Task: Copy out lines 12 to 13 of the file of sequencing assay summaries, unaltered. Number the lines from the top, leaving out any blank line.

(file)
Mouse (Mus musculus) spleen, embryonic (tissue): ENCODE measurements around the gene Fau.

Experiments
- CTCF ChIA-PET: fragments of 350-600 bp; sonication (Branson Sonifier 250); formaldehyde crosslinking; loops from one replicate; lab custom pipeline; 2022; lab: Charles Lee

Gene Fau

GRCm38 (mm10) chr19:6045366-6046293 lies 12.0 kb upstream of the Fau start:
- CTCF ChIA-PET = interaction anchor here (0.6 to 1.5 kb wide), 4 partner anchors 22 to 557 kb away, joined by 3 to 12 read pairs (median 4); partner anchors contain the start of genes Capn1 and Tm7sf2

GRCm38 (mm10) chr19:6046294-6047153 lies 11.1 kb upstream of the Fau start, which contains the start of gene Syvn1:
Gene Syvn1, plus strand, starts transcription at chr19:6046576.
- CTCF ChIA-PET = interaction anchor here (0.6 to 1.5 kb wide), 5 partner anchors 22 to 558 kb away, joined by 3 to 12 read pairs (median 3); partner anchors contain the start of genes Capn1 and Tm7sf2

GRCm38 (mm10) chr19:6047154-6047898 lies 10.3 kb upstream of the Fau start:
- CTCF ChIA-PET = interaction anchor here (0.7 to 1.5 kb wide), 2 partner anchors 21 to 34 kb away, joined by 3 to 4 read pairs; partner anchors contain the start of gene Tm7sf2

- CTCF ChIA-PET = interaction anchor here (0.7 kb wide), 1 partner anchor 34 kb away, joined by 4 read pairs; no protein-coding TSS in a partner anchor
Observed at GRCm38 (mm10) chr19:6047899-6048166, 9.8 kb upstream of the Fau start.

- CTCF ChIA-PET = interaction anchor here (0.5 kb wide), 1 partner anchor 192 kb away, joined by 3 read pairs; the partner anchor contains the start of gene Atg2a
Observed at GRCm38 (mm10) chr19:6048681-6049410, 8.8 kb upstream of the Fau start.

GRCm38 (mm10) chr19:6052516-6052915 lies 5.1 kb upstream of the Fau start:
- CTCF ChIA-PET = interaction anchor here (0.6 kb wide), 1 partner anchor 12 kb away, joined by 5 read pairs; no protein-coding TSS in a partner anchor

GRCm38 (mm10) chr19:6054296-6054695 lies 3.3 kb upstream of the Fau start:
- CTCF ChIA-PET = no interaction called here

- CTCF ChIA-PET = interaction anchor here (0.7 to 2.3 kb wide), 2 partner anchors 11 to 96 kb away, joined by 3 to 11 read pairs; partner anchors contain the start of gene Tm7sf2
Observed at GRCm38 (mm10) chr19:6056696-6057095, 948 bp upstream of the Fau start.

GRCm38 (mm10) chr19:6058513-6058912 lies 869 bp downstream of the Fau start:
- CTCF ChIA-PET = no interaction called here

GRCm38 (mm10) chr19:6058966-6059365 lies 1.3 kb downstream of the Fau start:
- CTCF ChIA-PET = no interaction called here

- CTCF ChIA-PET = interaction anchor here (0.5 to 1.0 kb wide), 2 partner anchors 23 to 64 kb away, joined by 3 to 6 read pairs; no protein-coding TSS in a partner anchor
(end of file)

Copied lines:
- CTCF ChIA-PET = interaction anchor here (0.7 kb wide), 1 partner anchor 34 kb away, joined by 4 read pairs; no protein-coding TSS in a partner anchor
Observed at GRCm38 (mm10) chr19:6047899-6048166, 9.8 kb upstream of the Fau start.